Monday, January 29, 2024

Why Conservative Churches are Declining

Two news stories came to my attention this past week. One is the precipitous decline of the largest Protestant denomination in the United States, the Southern Baptist Convention. As an alumnus of the SBC’s flagship seminary, the Southern Baptist Theological Seminary, I keep an eye on what is happening in this denomination. 

Baptisms (which are Southern Baptists’ statistic of choice to assess how they are doing) are less than half what they were at the turn of the century. This happened during the same time that theological conservatives grew in power and influence in the SBC. Likewise membership has been decreasing. In the most recent statistical year (2022) the SBC had the largest numerical drop in membership in a century, with nearly half a million members leaving. They have lost three million members since 2006. That is twice as many as the total membership in my denomination!  

The second religion story in the news is that the so-called “nones” are now the largest "religious” group in the US. “Nones” are those who check “none” when asked their religion. They are the religiously unaffiliated, comprised of atheists, agnostics and those who say their religion is "nothing in particular." In 2007, nones made up 16% of Americans. Now they are 28%. In comparison, Catholics are 23% and evangelical Protestants 24% of the US population. 

The trend is obvious. Conservative Christians are decreasing rapidly, and nonreligious people are increasing. Conservative churches are heading in the same direction as mainline churches, which have been declining for far longer. Progressive Christian groups are still declining, but not in such huge numbers. For example, the American Baptist Churches, which is a moderate Baptist group, has been pretty steady over the decades, declining slightly. Other mainline Protestants are likewise declining – some more than others.  

Yet the most liberal denomination, the Unitarian Universalist Association is bucking the trend somewhat, being about the same as they were fifty years ago. I read a story in the local newspaper the other day about an American Baptist church in a nearby town that was growing. It is one of the most progressive churches in the area. It may be too much to say that liberal churches are growing, but at the moment they are not doing as badly as conservatives.  

Back in 1972 there was a famous book entitled, “Why Conservative Churches are Growing: A Study in Sociology of Religion” by Dean M. Kelley. He made the case that people were looking for a clearly defined set of beliefs and values. Those churches that were most demanding of their members were growing. For years conservative churches sang that tune.  

Now the hymnal page has turned, and they are singing a different tune. Now conservative churches are declining as rapidly or more than progressive churches. Conservatives used to look down their noses at liberal churches for their decline, laying the blame on their theology and ethics. Now they are reluctant to apply the same standard to themselves.  

The decline in the influence of Christians in American society is why – in part – evangelicals are crowding onto the Christian Nationalism bandwagon. They are hoping that political power can turn things around where their evangelistic efforts have not been able to do so. Of course the politicizing of the gospel is having the opposite effect, alienating more and more people – especially the young. It does not look good for Christian religion in America – liberal or conservative.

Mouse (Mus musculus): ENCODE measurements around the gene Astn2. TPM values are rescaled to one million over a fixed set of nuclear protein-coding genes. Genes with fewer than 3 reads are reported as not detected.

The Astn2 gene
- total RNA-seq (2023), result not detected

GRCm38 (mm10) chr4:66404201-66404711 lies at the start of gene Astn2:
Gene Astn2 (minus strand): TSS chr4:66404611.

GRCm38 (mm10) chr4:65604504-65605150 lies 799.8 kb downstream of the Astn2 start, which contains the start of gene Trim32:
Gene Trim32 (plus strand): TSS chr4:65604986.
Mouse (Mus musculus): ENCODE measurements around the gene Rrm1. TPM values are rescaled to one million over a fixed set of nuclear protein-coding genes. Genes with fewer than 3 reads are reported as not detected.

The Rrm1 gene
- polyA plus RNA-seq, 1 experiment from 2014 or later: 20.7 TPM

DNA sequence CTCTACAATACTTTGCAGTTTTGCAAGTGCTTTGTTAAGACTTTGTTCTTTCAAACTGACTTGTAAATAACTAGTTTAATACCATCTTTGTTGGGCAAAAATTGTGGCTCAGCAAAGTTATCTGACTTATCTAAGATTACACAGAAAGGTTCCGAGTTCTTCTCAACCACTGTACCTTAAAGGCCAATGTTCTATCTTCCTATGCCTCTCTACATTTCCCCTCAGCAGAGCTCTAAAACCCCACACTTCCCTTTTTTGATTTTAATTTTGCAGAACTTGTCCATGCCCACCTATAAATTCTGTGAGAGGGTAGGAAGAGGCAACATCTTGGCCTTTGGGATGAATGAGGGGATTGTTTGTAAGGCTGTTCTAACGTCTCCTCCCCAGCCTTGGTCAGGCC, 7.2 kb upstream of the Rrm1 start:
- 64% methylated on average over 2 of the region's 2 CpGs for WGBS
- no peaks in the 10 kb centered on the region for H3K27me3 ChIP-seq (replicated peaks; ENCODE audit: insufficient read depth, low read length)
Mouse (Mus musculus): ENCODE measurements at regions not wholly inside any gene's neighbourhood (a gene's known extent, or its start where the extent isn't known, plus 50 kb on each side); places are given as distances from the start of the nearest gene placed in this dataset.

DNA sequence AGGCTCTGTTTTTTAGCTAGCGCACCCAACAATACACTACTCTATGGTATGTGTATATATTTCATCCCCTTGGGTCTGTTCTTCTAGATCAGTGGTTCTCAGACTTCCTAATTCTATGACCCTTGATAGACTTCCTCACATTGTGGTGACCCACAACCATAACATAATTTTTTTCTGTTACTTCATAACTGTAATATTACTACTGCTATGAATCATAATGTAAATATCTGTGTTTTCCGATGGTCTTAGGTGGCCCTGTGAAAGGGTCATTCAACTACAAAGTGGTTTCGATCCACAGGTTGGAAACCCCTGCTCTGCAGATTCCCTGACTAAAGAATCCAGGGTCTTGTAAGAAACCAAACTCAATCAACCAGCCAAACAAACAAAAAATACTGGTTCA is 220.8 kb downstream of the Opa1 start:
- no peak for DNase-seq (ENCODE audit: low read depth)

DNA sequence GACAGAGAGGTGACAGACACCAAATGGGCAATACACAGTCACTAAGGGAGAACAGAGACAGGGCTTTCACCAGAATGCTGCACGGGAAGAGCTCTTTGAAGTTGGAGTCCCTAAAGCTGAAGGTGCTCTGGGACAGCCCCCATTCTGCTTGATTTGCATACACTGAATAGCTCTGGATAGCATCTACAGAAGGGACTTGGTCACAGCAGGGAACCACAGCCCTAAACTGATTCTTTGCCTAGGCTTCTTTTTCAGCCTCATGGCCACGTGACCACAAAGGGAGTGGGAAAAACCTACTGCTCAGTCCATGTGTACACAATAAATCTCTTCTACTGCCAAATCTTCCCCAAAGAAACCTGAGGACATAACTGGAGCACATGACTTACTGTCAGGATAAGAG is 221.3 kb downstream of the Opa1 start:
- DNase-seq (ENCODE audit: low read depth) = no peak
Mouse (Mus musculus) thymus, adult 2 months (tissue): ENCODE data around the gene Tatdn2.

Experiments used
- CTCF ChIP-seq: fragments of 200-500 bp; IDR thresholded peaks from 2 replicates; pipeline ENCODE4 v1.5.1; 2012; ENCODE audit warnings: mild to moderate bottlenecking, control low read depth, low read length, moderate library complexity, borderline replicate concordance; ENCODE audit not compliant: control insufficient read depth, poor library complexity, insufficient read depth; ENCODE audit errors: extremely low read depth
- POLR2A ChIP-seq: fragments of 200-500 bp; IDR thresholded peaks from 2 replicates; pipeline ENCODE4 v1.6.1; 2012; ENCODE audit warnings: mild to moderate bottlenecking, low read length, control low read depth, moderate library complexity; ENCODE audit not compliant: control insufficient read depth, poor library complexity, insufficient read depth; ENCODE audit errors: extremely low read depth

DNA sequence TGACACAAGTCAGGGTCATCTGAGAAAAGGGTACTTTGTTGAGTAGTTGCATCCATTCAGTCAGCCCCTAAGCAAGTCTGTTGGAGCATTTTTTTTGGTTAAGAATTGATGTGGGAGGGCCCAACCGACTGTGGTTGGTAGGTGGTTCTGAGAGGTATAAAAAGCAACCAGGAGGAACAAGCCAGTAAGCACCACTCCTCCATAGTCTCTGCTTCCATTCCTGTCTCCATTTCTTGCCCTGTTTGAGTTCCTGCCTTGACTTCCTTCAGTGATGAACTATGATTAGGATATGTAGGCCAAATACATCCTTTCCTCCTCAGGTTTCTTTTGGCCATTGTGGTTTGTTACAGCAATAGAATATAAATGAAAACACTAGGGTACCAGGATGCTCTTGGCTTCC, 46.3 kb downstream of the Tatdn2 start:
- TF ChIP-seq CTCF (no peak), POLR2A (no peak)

Yet as I look at the present situation, do not lament the trend. I see God at work in the hearts and minds of people who are leaving the church. People are looking more closely at what they believe ... and don’t believe. They are deconstructing the faith they were raised in (if they were raised in a religious tradition). Upon careful examination, many are deciding that their religious tradition is not true. 

So church decline has little to do with liberal or conservative. It has everything to do with people looking for meaning and purpose, beauty and truth, community and meaningful relationships in life. People are not finding those in churches, so they are looking elsewhere. They are looking to other religious traditions and humanistic philosophies. They are exploring other spiritual practices and beliefs.  

That is a good thing for the church in my opinion. The church is being purified. It is being winnowed of the chaff. John the Baptist proclaimed this message, and I see this divine action happening again today. The church is being forced to examine itself. Hopefully this will result in repentance.  The Christian church has become so attached to its organizational identity, cultural institutions, religious tradition, rituals and riches that it has lost the Pearl of Great Price. That is why people are leaving the church.  

Will the church survive? Almost certainly. God is not finished with it. Yet I foresee the church surviving in a form that we would not recognize today. It will be transformed in ways that we cannot imagine. If it is to survive, it will repent of its theological narrow-mindedness and realize what it has a lot in common with adherents of other religions. It will downplay dogma and recover the spiritual reality at the heart of all spiritual traditions. Some call this the perennial wisdom. If the church has a future, this is it.  

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